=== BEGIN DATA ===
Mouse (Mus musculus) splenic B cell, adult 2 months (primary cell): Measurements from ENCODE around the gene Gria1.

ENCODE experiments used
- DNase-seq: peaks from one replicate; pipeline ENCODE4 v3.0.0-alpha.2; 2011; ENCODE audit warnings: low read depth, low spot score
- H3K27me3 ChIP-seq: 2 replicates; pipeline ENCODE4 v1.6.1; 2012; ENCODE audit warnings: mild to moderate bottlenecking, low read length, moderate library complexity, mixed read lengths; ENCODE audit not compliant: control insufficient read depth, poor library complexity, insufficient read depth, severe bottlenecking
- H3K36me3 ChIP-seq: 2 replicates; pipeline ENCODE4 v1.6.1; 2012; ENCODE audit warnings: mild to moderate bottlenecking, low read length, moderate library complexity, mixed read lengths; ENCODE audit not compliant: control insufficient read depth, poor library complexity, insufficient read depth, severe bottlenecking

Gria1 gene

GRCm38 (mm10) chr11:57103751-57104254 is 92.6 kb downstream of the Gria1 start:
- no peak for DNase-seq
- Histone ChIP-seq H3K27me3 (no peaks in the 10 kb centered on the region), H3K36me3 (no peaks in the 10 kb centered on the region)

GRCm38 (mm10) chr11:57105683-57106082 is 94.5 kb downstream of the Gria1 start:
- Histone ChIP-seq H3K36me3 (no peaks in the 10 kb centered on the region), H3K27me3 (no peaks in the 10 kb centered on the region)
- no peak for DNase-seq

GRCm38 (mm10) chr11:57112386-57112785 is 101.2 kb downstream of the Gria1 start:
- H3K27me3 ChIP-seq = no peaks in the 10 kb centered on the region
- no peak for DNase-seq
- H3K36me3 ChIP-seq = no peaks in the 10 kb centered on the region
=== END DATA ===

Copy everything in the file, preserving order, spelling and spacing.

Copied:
Mouse (Mus musculus) splenic B cell, adult 2 months (primary cell): Measurements from ENCODE around the gene Gria1.

ENCODE experiments used
- DNase-seq: peaks from one replicate; pipeline ENCODE4 v3.0.0-alpha.2; 2011; ENCODE audit warnings: low read depth, low spot score
- H3K27me3 ChIP-seq: 2 replicates; pipeline ENCODE4 v1.6.1; 2012; ENCODE audit warnings: mild to moderate bottlenecking, low read length, moderate library complexity, mixed read lengths; ENCODE audit not compliant: control insufficient read depth, poor library complexity, insufficient read depth, severe bottlenecking
- H3K36me3 ChIP-seq: 2 replicates; pipeline ENCODE4 v1.6.1; 2012; ENCODE audit warnings: mild to moderate bottlenecking, low read length, moderate library complexity, mixed read lengths; ENCODE audit not compliant: control insufficient read depth, poor library complexity, insufficient read depth, severe bottlenecking

Gria1 gene

GRCm38 (mm10) chr11:57103751-57104254 is 92.6 kb downstream of the Gria1 start:
- no peak for DNase-seq
- Histone ChIP-seq H3K27me3 (no peaks in the 10 kb centered on the region), H3K36me3 (no peaks in the 10 kb centered on the region)

GRCm38 (mm10) chr11:57105683-57106082 is 94.5 kb downstream of the Gria1 start:
- Histone ChIP-seq H3K36me3 (no peaks in the 10 kb centered on the region), H3K27me3 (no peaks in the 10 kb centered on the region)
- no peak for DNase-seq

GRCm38 (mm10) chr11:57112386-57112785 is 101.2 kb downstream of the Gria1 start:
- H3K27me3 ChIP-seq = no peaks in the 10 kb centered on the region
- no peak for DNase-seq
- H3K36me3 ChIP-seq = no peaks in the 10 kb centered on the region